Suffolk Regional Off-Track Betting Corp. has hired prominent local developer Ronald Parr as an adviser as it moves toward building a $76 million gambling parlor in Medford with 1,000 video slot machines.
Parr-Lambert LLC will review design and engineering plans as well as negotiate with utilities and trade unions over labor agreements, according to the contract signed Feb. 11.
Parr's company will be paid a total of $150,000 for 12 weeks of work, plus expenses, according to the contract.StoryOTB hires consultant for mini-casino projectstoryCivic group fights LI casino planstoryLong Island to get 2 video slot parlors
"It's a contract with great value for us," Suffolk OTB president Phil Nolan said.
Suffolk OTB is relying on the planned gambling parlor to bring in revenue to help it emerge from bankruptcy.
"I have a strong commitment to the county and Long Island," Parr said. He called the planned betting parlor "a good thing for the community and I'm very happy to be a part of it."
Parr said he expects construction to start within three or four months. Nolan declined to comment on the timeline.
The Parr Organization has built more than 10,000 homes on Long Island, as well as office buildings, industrial parks and department stores, according to the company website.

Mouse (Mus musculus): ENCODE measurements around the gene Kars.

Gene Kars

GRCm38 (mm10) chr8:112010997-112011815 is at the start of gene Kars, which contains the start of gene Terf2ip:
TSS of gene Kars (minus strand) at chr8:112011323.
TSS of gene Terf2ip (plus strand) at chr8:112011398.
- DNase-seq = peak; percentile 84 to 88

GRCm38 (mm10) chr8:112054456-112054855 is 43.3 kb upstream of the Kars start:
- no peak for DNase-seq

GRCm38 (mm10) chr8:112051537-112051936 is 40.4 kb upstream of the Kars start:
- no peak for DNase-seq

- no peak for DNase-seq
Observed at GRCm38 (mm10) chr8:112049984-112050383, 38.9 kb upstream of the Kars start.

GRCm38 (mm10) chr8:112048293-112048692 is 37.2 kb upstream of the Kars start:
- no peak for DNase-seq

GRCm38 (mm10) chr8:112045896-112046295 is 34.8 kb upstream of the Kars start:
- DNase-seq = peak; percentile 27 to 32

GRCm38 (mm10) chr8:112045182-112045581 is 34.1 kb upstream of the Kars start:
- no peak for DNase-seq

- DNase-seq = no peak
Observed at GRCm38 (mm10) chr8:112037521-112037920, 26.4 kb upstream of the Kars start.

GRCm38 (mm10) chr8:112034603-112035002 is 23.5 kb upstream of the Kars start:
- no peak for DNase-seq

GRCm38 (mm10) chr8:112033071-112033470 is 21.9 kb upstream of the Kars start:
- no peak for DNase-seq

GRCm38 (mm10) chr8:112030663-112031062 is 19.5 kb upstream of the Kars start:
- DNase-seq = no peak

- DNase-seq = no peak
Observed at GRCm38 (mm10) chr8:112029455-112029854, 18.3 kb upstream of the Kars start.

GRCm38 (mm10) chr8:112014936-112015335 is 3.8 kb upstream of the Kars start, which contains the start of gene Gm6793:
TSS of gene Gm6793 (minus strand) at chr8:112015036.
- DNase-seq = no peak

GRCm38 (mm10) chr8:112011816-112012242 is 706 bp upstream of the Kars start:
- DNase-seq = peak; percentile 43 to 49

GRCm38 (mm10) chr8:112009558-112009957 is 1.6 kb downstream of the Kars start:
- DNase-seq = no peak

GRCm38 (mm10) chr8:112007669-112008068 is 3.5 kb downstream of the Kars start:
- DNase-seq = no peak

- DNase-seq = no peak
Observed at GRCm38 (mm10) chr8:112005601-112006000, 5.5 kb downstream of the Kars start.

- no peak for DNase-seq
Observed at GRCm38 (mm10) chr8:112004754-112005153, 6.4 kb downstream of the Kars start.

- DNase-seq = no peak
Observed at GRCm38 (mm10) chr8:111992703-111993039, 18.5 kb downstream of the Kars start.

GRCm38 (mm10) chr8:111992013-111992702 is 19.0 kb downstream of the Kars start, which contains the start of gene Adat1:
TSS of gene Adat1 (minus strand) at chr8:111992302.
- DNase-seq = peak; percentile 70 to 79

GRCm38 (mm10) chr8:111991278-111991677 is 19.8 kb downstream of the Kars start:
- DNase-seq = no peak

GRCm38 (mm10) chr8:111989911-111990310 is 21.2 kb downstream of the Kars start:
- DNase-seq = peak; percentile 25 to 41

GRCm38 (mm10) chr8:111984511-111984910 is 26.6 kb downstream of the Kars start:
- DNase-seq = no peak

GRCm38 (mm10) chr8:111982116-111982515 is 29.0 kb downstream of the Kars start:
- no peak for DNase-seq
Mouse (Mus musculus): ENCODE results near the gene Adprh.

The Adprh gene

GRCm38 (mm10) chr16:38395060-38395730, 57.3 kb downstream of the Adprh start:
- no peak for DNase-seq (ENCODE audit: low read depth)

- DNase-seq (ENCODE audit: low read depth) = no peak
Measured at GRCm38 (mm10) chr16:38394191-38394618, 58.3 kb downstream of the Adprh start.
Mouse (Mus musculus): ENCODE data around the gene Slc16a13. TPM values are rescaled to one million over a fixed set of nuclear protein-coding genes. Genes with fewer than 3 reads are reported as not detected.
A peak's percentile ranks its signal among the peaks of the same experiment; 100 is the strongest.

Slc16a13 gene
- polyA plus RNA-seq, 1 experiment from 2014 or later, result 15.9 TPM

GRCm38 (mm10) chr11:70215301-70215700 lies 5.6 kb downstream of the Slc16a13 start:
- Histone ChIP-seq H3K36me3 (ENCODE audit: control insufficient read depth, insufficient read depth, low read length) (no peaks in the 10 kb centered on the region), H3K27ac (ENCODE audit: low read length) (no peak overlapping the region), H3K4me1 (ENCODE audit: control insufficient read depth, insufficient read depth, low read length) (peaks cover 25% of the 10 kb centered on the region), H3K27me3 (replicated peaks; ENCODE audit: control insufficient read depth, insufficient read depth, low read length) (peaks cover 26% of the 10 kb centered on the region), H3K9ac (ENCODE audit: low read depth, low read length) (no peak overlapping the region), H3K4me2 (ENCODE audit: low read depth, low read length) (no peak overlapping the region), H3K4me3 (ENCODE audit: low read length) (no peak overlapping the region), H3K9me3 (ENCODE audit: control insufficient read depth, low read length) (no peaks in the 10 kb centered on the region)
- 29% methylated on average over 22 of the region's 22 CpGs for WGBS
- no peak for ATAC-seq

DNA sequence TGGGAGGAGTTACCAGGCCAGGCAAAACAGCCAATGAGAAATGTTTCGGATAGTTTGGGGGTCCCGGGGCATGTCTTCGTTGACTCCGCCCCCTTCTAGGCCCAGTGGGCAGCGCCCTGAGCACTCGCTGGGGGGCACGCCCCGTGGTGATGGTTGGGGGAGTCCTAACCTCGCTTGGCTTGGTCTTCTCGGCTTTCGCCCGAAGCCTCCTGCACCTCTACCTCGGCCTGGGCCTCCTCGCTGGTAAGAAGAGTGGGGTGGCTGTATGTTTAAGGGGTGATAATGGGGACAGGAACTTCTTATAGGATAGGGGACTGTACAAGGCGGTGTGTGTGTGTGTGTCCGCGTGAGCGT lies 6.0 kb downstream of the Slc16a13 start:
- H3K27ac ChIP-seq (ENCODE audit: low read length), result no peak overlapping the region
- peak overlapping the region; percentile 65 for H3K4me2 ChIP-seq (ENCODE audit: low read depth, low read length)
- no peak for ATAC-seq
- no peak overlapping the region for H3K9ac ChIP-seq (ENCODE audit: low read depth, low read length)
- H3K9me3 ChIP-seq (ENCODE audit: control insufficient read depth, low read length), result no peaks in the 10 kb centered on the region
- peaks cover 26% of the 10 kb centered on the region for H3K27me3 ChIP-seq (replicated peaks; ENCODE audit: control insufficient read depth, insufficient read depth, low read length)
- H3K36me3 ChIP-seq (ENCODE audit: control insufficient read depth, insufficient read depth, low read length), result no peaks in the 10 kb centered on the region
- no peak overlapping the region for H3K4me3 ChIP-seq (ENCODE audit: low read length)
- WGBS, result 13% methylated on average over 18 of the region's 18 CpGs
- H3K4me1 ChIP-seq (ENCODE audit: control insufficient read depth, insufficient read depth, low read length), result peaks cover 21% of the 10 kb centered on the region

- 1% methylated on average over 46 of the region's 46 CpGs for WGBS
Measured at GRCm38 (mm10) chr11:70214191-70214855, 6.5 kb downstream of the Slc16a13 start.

Parr, of St. James, took over what became the Parr Meadows Racetrack in Yaphank when the original developer ran out of money. It opened for a season in 1977 and again briefly in the 1980s.
Parr and his Ronkonkoma-based companies have contributed $75,710 over the past five years to political candidates in Suffolk County, according to state campaign finance records.
"In my business, we support candidates from both parties, which is something that we've done for 50 years. I do support the candidates I believe will do the right job," he said. "I've never sought any type of political favor."
Parr is part of the original group, led by Buffalo-based Delaware North, selected by Suffolk OTB to construct the video lottery terminal casino.
Nolan said Parr had been doing work on the project for about a year without compensation. "He was doing so much work we thought it was fair to pay him," he said. Nolan said the contract with Parr was not competitively bid because it is a "personal services" agreement not covered by state law.
The Suffolk and Nassau OTBs each can build gambling parlors with up to 1,000 video slot machines under a 2013 state law.
Suffolk OTB plans to build a 100,000-square-foot facility with restaurants as well as gambling at the site of a former movie multiplex, near exit 64 off the Long Island Expressway. OTB purchased the 31.5 acres last year for $10.95 million.
Civic associations in Brookhaven have sued to stop the project, citing the possibility of traffic and crime problems. They argue that Brookhaven Town has to formally approve the project.
Suffolk OTB has argued that under state law, it is exempt from local zoning laws.
Brookhaven has passed a nonbinding resolution opposing the site, but has declined to join the lawsuit to stop the project.
Nassau OTB is still searching for a site after a planned casino at the former Fortunoff site in Westbury was scuttled in the wake of significant community opposition.